This research cluster examines the evolutionary dynamics of urbanization and the institutional trajectory of the monetary-financial system as a joint historical process. At the core of our research stands the notion that capitalism is essentially a financial system in which money is not ‘neutral’, principally because the arrangements of finance matter for how the built environment evolves. Specific research questions might be framed around the concept of ‘financial resilience’ within the broader context of governance and regulatory aspects of money and finance, showing how and why the concurrent processes of urbanization and financialization render such a system at once resilient and unstable. Consequently, the particular behavioral attributes of a capitalist economy evolve around the (spatial) impact of money, credit and banking upon system behavior – both in terms of an institutional view of resilience (i.e. the resilience of specific monetary arrangements, financial intermediaries, and financial markets) and in terms of a functional view of resilience (i.e. the resilience of rates of profit or funding and asset flows). In the broadest sense, financial resilience can be considered a property of the process of globalized urbanization in an era of financialized capitalism and provides a framework through which to theorize the spatially uneven consequences of monetary-financial governance, (dis)equilibrium and regulation.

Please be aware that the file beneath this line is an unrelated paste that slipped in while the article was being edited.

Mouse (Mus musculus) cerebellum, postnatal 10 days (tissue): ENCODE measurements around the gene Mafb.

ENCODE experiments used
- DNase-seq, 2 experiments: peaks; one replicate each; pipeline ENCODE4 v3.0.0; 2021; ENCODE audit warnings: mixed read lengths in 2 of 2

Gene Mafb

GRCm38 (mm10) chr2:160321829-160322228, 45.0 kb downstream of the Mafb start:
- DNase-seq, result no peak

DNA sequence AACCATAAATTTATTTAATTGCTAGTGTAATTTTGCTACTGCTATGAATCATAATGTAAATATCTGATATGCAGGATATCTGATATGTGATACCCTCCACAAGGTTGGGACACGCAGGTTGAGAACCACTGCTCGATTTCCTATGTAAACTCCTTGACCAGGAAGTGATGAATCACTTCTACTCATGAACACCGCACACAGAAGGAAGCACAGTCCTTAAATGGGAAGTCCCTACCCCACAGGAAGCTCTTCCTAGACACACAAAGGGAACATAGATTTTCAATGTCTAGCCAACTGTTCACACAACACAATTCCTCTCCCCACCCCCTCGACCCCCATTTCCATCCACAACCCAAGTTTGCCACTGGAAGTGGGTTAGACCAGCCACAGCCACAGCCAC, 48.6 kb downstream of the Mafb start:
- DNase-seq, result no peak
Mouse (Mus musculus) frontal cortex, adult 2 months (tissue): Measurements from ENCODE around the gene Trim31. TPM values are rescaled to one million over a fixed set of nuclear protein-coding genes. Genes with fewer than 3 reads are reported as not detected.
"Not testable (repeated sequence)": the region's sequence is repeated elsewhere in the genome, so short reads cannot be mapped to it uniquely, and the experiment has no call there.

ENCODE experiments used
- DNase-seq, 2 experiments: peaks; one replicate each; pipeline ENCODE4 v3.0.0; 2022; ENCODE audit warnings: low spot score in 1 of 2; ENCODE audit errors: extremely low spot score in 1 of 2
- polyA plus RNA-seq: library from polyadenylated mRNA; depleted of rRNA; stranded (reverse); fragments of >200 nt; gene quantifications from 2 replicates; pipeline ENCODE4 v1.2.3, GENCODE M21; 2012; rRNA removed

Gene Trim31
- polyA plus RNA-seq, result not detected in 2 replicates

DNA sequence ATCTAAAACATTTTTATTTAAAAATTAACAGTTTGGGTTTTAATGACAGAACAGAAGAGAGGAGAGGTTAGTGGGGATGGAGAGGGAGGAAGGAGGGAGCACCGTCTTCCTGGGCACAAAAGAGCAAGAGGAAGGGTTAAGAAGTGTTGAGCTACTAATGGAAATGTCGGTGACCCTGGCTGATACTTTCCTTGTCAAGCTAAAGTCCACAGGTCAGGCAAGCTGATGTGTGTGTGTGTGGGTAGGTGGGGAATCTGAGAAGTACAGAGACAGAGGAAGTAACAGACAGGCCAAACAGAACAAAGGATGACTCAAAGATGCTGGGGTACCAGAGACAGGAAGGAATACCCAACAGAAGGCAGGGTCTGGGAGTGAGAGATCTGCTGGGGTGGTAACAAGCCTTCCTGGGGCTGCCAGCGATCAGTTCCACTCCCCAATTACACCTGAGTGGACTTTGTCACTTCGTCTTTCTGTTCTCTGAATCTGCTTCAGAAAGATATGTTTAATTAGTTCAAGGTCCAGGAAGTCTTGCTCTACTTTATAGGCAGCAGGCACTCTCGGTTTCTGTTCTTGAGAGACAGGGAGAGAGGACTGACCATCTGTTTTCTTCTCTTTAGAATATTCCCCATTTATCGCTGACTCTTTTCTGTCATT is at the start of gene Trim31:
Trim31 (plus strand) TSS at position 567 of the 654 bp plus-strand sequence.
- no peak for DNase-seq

(1) “Conceptualizing Urban Fiscal Resilience: Theory and Measurement.” (David Bieri, Omchand Mahdu, and Rongrong Wei)
(2) “Financialization and the Urbanization of Capital Revisited.” (David Bieri and Priscila Izar)
(3) “Moonlights, Sunspots, and Frontier Finance: On the Nexus between Money, Credit, and Urban Form.” (David Bieri and Trey Mcmillon)